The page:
I recently attended my first Waterville City Council meeting to learn more about the proposed pay-as-you-throw (PAYT) trash disposal system.

I actually didn’t learn much new information about PAYT, but I did learn that many people aren’t keen to fix a system they don’t see as broken. I can understand that philosophy, but so much in our city budget is broken. Sure, as it stands right now, the city’s trash collection practice isn’t broken. That’s because the contract isn’t up until 2018, so our costs won’t rise until then. In that respect, proposing that we pay for bags to save the city money does feel like a tax increase.

The way I understand it, however, is that our property taxes are going to go up. The question isn’t if, it’s how much? When looked at this way, we can see something that’s broken that the pay-per-bag can begin to fix. If instituting PAYT can at least mitigate the tax increase, I can make changes at home to make sure my burden for paying for bags is small.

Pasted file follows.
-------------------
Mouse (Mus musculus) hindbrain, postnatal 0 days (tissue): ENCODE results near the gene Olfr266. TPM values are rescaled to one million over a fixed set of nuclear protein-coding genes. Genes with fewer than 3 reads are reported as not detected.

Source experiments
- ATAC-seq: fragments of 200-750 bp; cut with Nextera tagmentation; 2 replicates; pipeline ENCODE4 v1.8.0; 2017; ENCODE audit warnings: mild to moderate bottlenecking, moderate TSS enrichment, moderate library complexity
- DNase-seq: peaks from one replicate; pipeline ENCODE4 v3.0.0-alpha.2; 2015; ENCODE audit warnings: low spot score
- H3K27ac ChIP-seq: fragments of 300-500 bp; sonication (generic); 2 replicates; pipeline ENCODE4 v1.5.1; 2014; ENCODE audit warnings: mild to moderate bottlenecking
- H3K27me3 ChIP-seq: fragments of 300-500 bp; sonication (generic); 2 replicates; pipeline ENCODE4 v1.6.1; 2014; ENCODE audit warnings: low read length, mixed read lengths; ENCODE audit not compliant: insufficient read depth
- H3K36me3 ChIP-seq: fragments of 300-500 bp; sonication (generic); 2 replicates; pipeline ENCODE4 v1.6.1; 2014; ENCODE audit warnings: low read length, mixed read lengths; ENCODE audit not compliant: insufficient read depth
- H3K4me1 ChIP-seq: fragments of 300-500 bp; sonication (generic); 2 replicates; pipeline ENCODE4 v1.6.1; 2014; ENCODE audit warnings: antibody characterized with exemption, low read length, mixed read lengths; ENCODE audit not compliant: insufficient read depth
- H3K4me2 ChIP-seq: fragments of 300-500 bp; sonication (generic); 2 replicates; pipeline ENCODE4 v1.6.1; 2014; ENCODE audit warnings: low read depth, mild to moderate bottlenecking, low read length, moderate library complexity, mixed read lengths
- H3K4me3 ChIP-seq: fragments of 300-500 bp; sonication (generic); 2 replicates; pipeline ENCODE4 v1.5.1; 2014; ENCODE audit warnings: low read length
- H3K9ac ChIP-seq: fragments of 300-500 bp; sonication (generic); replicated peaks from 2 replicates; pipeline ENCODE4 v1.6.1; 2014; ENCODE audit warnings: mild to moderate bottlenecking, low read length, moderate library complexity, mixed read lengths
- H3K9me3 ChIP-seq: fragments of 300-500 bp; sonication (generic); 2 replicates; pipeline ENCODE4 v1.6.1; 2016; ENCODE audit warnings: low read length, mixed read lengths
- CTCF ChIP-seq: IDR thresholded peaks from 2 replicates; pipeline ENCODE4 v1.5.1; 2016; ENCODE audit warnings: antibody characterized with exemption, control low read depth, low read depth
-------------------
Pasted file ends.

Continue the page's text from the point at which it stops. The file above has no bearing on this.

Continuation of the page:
I’ve taken this as a personal challenge to decrease my own waste. We already recycle in our household, but food scraps go in the trash. This is unnecessary, so I plan to compost. I’m already inspired to look at places where I can make changes. Imagine the inspiration if PAYT is enacted, even if it’s only inspiring in the I-want-to-buy-as-few-bags-as-possible kind of way.

Like most Waterville residents, I would much prefer a lesser financial burden. Waterville residents, however, have much more in common, like the fact that we wouldn’t want to live anywhere else. So as one city resident suggested: We need to get creative and proactive. In my eyes, the PAYT system is both.

Carrie HallWaterville